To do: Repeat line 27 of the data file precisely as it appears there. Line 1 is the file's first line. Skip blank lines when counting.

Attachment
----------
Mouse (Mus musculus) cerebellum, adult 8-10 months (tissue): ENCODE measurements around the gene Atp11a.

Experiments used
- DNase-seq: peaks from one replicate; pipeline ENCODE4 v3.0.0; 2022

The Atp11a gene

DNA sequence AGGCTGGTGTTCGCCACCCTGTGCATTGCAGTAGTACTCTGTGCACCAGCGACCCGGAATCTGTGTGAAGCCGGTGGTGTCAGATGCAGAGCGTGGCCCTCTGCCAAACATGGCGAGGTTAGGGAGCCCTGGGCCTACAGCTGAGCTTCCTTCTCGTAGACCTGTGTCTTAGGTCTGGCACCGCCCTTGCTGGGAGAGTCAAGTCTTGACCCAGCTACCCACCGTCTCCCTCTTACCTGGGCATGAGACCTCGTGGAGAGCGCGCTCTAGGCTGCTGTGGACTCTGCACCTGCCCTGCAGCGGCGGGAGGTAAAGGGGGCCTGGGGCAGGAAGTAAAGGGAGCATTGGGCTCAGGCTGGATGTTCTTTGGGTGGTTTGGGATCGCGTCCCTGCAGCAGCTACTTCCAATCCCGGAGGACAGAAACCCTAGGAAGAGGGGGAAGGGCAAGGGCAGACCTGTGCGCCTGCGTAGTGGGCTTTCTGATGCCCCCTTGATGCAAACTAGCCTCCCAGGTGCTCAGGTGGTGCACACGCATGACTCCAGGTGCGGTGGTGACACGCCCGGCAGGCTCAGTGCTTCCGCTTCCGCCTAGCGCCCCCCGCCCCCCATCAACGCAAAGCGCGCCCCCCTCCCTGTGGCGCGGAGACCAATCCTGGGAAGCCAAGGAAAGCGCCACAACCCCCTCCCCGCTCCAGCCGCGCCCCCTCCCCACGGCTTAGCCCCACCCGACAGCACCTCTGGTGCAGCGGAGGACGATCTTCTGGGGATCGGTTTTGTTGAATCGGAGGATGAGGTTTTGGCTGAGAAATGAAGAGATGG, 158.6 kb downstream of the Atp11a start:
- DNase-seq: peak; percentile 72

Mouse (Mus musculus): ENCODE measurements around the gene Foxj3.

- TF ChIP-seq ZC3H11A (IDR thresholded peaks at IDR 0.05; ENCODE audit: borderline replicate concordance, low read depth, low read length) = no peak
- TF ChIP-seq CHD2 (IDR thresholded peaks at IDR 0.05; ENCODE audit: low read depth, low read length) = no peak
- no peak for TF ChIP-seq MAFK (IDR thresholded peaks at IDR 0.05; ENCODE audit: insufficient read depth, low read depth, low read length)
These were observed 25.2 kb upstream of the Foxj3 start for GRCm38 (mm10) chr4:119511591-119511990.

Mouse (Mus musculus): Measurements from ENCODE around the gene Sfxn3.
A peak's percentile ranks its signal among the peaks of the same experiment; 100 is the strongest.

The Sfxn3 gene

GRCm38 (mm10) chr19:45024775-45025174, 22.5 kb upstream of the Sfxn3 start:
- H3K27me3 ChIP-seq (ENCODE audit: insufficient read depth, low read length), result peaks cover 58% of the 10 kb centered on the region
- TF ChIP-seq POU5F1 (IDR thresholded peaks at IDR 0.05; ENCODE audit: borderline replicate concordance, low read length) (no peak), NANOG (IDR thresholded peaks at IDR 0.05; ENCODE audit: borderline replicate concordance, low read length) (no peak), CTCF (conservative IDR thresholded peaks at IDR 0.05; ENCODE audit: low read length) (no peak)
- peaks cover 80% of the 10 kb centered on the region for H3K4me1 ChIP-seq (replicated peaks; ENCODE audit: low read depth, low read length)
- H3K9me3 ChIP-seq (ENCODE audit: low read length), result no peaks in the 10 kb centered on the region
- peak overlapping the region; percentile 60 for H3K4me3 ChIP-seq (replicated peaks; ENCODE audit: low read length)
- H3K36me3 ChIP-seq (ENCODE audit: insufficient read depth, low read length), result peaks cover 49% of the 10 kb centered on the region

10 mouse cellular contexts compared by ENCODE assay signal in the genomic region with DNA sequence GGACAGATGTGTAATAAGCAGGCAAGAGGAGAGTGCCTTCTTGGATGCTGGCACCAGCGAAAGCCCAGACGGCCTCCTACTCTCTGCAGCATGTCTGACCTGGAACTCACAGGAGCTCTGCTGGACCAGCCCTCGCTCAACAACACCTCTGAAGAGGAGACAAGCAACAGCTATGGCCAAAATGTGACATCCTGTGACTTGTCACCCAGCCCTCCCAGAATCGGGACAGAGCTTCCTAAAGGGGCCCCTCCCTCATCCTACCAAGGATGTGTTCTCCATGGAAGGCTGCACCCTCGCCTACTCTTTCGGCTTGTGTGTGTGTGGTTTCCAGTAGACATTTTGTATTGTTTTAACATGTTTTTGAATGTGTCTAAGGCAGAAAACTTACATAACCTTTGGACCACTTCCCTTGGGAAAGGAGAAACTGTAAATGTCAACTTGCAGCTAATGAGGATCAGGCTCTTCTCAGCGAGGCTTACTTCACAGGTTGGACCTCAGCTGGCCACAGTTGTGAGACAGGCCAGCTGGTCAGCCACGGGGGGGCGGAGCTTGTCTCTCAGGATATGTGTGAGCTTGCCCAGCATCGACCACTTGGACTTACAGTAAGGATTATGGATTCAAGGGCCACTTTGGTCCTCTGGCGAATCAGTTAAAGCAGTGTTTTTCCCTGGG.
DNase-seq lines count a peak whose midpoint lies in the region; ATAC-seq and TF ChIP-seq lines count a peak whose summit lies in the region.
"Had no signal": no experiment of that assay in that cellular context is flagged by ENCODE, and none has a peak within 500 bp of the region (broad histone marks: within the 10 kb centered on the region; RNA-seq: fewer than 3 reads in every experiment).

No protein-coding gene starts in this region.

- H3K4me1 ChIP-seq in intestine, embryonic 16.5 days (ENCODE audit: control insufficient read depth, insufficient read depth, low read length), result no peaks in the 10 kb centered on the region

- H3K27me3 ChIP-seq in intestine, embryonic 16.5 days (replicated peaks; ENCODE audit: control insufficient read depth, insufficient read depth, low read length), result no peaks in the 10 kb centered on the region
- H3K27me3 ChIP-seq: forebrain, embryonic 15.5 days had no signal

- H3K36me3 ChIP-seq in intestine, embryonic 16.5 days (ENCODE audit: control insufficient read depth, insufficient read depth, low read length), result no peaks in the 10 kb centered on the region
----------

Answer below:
- H3K27me3 ChIP-seq in intestine, embryonic 16.5 days (replicated peaks; ENCODE audit: control insufficient read depth, insufficient read depth, low read length), result no peaks in the 10 kb centered on the region